MacKinnon was contacted by executives at Starbucks in 1999; he now programs music that is played in the stores and sells his CDs there. He took a risk by selling his company to the chain; despite losing control, he still runs Hear Music and said there's been little creative interference.

With the Artist's Choice series, Hear Music is looking to expand its reach. The discs first go on sale at Starbucks, and after a few days are made available to other retail outlets.

The series was launched last year with what would seem an unlikely commercial choice: cellist Yo-Yo Ma. Discs programmed by Charles and Williams soon followed.

The CDs are smartly packaged with details about the songs, and colorful artist quotes about why the songs connected with them.

"When I'm warming up for a show, I do a little bit of this," Jagger said about James Brown's "Papa's Got a Brand New Bag (Part 1)."

Crow, in choosing Elton John's "Someone Saved My Life Tonight," said: "I always listen to music and enjoy it for what it is, but I also listen to it for what I can learn, to better my game."

Bennett said he took advantage of the project to keep alive the work of American masters like Cole Porter, Duke Ellington and George and Ira Gershwin.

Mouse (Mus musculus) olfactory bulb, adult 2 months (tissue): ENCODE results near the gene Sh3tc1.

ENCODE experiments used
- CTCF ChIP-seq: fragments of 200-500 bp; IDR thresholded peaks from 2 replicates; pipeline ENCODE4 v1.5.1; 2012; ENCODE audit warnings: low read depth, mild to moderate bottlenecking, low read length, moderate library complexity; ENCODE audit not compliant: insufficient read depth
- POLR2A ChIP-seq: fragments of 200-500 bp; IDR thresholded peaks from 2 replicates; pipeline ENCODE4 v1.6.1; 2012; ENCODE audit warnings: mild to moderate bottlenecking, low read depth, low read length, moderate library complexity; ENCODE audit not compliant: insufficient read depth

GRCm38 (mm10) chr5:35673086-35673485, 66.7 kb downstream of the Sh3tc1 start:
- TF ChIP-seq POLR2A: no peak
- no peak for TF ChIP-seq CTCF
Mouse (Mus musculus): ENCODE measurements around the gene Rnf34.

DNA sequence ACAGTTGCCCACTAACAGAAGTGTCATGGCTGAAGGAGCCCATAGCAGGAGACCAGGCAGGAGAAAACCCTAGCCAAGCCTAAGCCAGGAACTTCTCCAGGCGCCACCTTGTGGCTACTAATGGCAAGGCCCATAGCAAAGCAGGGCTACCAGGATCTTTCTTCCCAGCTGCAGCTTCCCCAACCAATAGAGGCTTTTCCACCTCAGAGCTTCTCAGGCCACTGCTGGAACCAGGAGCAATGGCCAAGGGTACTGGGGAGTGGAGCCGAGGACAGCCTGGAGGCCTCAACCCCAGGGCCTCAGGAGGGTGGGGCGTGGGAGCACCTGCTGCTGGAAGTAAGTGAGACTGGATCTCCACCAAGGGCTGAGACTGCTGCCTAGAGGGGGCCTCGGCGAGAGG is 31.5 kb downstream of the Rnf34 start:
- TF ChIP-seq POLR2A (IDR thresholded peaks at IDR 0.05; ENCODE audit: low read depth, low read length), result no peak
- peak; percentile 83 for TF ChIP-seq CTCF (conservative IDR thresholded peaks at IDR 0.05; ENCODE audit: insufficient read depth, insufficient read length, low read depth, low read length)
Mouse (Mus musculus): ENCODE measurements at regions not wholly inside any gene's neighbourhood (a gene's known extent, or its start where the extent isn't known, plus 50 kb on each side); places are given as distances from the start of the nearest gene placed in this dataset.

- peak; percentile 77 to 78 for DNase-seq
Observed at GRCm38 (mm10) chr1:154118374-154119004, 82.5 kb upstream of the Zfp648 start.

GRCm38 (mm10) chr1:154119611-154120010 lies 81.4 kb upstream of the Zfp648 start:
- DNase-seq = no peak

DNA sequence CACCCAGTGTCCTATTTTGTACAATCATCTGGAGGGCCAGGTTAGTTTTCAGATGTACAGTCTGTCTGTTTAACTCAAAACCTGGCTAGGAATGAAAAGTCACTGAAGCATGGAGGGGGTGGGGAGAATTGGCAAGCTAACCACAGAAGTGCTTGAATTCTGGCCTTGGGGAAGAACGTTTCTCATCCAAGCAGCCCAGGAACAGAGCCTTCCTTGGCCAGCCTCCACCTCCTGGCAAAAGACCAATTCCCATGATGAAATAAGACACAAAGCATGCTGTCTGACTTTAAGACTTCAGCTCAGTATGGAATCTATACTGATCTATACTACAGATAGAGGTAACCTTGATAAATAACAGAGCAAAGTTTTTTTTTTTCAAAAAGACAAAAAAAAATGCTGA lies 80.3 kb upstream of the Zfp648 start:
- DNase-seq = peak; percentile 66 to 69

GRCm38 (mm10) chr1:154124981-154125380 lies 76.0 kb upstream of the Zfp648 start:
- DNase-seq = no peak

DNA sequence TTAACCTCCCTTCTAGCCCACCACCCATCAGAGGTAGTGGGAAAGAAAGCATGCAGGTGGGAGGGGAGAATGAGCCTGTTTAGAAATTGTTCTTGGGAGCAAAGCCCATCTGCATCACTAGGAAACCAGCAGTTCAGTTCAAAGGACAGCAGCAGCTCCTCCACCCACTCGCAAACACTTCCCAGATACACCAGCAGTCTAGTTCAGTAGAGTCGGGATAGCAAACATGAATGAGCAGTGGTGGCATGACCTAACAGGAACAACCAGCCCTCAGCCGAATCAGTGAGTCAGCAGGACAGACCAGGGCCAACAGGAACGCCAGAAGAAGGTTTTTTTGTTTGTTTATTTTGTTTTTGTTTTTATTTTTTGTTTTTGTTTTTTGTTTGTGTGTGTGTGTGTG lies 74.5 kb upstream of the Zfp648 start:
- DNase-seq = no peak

MacKinnon must seek permission to use the songs chosen by the artists, which isn't always easy. But knowing Crow had selected "Don't Think Twice, It's Alright" persuaded Dylan to allow it, he said.

While 50 Cent might not be threatened, the Stones disc has sold a respectable 56,000 copies, and Crow's CD has moved 49,000. The sales champ so far? Yo-Yo Ma, with 78,000 copies.

Future discs will be programmed by blues legend B.B. King and country icon Johnny Cash.

Clear Channel Launches Free Magazine

SAN ANTONIO (AP) — Radio giant and concert promoter Clear Channel Communications Inc. has launched a free magazine that it plans to distribute at music venues in more than 30 markets this summer.

The company plans to print 1.5 million to 2 million copies of Music Guide Live! in editions dated June and August. If the format is successful, company officials said they may publish more editions in the fall and winter.

The magazine marks one of San Antonio-based Clear Channel's few attempts to break into print media. The company launched a sports magazine in several markets around the country about 18 months ago. In San Antonio, the magazine is called Ticket and is co-produced with WOAI radio, a Clear Channel-owned station.

The music magazine doesn't signal a new direction for the company, said Jay Freedman, vice president of Clear Channel's marketing unit.

"We created this platform as a venue to extend our brands," Freedman told the San Antonio Express-News. "Potentially something like this could be birthed into something bigger and bigger. But I know that right now there are no plans to be in that business."

Clear Channel has grown rapidly through acquisitions to become the nation's largest radio broadcaster, with 1,225 stations. It also owns 39 television stations, 776,000 outdoor advertising displays and entertainment venues in 66 countries.